During that transition time, I also focused on my personal development as a new CEO. I attended a CEO bootcamp, engaged a coach, attended several CEO forums and events, and more. And while I already had very strong internal and external relationships, I spent a lot of time continuing to grow those critical connections with our Board, our distribution partners, our employees, and of course the investment community. So, when May 27 arrived, I felt incredibly prepared and ready to make it official!
We work in an industry that is focused on the long-term needs of our customers but that must also be deeply attuned to ever-changing market forces. Expertly timed innovation is what allows us to thread that needle so that we surpass customer expectations while navigating short-term shifts. How is Lincoln thinking about innovating and continually enhancing the value you deliver to your customers?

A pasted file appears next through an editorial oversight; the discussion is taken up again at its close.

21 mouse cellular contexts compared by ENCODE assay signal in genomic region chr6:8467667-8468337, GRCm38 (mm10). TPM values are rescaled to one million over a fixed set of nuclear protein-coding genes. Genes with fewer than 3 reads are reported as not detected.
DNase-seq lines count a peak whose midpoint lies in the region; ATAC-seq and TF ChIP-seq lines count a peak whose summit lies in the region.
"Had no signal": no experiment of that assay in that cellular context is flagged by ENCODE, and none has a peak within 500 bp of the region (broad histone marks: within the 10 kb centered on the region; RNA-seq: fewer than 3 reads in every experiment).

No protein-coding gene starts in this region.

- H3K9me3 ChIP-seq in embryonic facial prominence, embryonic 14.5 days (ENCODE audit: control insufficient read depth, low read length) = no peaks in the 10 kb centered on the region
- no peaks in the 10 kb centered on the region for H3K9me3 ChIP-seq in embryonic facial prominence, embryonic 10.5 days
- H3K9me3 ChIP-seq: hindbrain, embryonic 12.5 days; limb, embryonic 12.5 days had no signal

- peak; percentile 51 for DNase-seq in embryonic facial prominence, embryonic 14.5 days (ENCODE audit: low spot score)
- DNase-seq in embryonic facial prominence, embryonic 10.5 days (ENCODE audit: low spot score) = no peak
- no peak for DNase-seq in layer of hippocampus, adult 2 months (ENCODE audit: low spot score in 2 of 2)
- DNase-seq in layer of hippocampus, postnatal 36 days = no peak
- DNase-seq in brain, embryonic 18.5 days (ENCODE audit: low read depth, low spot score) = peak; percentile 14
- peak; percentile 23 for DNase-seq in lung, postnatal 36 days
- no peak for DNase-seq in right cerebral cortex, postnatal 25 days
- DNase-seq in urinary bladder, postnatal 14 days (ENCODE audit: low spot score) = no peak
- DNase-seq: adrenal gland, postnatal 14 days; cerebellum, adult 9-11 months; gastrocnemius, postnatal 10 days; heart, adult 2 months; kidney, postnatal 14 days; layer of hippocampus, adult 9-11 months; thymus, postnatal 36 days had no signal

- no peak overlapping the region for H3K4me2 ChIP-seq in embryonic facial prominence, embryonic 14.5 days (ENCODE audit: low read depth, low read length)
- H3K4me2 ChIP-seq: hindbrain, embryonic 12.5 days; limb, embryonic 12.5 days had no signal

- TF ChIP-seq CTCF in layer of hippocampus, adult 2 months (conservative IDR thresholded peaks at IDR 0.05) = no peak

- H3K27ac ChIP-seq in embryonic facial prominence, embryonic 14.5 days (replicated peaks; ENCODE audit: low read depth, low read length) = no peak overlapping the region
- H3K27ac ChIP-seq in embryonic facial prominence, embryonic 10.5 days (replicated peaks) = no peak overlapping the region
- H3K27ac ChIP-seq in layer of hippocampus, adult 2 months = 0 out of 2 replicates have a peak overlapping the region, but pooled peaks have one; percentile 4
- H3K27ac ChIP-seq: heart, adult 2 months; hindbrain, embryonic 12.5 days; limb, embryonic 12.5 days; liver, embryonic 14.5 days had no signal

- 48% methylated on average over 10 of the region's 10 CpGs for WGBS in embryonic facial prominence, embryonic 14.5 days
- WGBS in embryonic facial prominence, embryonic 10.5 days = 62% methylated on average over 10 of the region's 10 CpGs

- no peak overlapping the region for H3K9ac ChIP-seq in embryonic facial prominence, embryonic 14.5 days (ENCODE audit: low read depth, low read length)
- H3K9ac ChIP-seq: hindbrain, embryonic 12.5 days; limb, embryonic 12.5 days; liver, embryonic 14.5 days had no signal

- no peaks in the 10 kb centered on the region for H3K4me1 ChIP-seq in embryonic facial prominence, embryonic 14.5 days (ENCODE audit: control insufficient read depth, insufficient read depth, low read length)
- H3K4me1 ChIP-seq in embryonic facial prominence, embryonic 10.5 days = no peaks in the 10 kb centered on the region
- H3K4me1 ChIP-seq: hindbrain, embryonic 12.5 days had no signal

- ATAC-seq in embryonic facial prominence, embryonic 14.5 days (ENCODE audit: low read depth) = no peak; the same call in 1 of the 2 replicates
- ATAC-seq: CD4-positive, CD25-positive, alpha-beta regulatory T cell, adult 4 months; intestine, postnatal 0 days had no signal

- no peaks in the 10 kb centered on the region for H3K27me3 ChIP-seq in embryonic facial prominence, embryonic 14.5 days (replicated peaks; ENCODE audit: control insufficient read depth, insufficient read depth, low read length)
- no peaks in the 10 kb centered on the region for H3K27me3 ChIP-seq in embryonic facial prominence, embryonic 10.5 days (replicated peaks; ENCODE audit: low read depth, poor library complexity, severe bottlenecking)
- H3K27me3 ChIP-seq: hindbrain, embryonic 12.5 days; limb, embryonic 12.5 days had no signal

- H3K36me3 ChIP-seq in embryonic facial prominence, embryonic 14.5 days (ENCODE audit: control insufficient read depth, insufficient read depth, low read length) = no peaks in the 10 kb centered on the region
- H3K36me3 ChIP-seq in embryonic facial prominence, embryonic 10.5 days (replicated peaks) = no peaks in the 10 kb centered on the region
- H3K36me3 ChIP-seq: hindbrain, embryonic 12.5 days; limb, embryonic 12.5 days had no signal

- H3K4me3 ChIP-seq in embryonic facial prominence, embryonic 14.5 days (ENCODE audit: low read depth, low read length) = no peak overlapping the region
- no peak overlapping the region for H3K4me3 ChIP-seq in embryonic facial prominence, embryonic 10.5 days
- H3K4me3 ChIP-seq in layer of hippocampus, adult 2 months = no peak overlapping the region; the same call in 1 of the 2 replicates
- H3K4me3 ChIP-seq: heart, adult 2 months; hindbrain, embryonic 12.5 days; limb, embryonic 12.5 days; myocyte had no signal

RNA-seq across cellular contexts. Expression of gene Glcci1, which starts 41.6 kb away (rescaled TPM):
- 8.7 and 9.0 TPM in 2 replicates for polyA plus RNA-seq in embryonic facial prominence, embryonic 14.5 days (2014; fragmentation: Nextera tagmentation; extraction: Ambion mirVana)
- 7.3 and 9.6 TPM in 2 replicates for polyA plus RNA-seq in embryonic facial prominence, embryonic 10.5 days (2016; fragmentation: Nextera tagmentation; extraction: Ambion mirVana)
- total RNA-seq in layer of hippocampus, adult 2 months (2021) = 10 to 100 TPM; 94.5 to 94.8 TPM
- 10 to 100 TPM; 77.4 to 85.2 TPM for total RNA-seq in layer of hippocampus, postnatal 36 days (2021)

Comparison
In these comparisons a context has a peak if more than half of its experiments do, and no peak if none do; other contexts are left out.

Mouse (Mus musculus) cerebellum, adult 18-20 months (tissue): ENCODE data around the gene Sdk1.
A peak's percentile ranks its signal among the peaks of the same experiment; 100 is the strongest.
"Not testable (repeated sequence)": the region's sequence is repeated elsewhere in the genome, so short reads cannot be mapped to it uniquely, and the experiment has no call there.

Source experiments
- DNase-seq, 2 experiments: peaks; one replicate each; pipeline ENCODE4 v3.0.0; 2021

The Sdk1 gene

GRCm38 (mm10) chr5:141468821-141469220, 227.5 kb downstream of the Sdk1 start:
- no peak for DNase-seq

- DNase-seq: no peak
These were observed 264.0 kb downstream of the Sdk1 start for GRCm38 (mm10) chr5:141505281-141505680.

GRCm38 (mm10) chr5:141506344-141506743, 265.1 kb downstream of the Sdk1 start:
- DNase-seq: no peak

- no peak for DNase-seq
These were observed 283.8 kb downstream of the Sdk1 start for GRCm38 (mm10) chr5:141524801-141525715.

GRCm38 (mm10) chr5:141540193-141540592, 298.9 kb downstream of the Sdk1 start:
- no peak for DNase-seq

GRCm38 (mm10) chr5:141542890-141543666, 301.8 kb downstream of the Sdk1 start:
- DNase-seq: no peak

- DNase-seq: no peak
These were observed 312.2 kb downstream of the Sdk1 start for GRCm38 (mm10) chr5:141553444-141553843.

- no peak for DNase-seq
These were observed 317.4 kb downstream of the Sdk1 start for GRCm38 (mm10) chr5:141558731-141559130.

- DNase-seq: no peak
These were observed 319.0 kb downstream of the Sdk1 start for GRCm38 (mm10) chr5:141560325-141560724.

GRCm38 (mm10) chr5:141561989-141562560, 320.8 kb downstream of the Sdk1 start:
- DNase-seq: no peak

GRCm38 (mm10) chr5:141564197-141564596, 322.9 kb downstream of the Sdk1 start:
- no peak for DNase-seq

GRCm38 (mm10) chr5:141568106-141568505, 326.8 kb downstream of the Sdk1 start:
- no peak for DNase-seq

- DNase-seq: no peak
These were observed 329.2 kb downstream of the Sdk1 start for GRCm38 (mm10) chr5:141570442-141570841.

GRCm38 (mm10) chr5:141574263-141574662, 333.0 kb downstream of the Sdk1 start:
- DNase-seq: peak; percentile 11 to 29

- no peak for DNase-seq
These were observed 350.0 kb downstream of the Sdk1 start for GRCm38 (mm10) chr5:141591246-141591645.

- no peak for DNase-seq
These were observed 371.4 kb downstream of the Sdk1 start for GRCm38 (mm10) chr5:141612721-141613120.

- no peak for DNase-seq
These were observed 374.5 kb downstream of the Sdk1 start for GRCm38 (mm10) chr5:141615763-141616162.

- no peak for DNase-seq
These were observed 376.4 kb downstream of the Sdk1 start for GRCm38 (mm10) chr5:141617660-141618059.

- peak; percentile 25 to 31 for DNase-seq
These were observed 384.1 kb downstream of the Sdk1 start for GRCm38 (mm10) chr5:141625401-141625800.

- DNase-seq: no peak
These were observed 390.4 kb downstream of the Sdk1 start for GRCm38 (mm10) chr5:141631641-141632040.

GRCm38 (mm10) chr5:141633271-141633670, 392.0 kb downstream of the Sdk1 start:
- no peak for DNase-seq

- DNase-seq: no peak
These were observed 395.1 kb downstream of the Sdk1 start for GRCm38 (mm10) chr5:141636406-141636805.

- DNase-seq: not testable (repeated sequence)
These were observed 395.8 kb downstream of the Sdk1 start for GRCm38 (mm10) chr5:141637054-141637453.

Lincoln has eight leadership expectations that guide our core values and drive our culture, and innovation is one of them. We are consistently developing new products and services to meet our customers’ evolving needs, expanding into new channels, markets, and demographic sectors – and we will continue to identify opportunities to drive growth.
One example is what we call our “Spark Initiative” – an enterprise-wide program designed to enrich the customer and employee experiences we offer by enhancing our technology, improving our operational processes, and placing increased focus on both daily and large-scale innovation. During the first phase of this program, we invited all of our employees to share their ideas, and we received more than 2,000 submissions!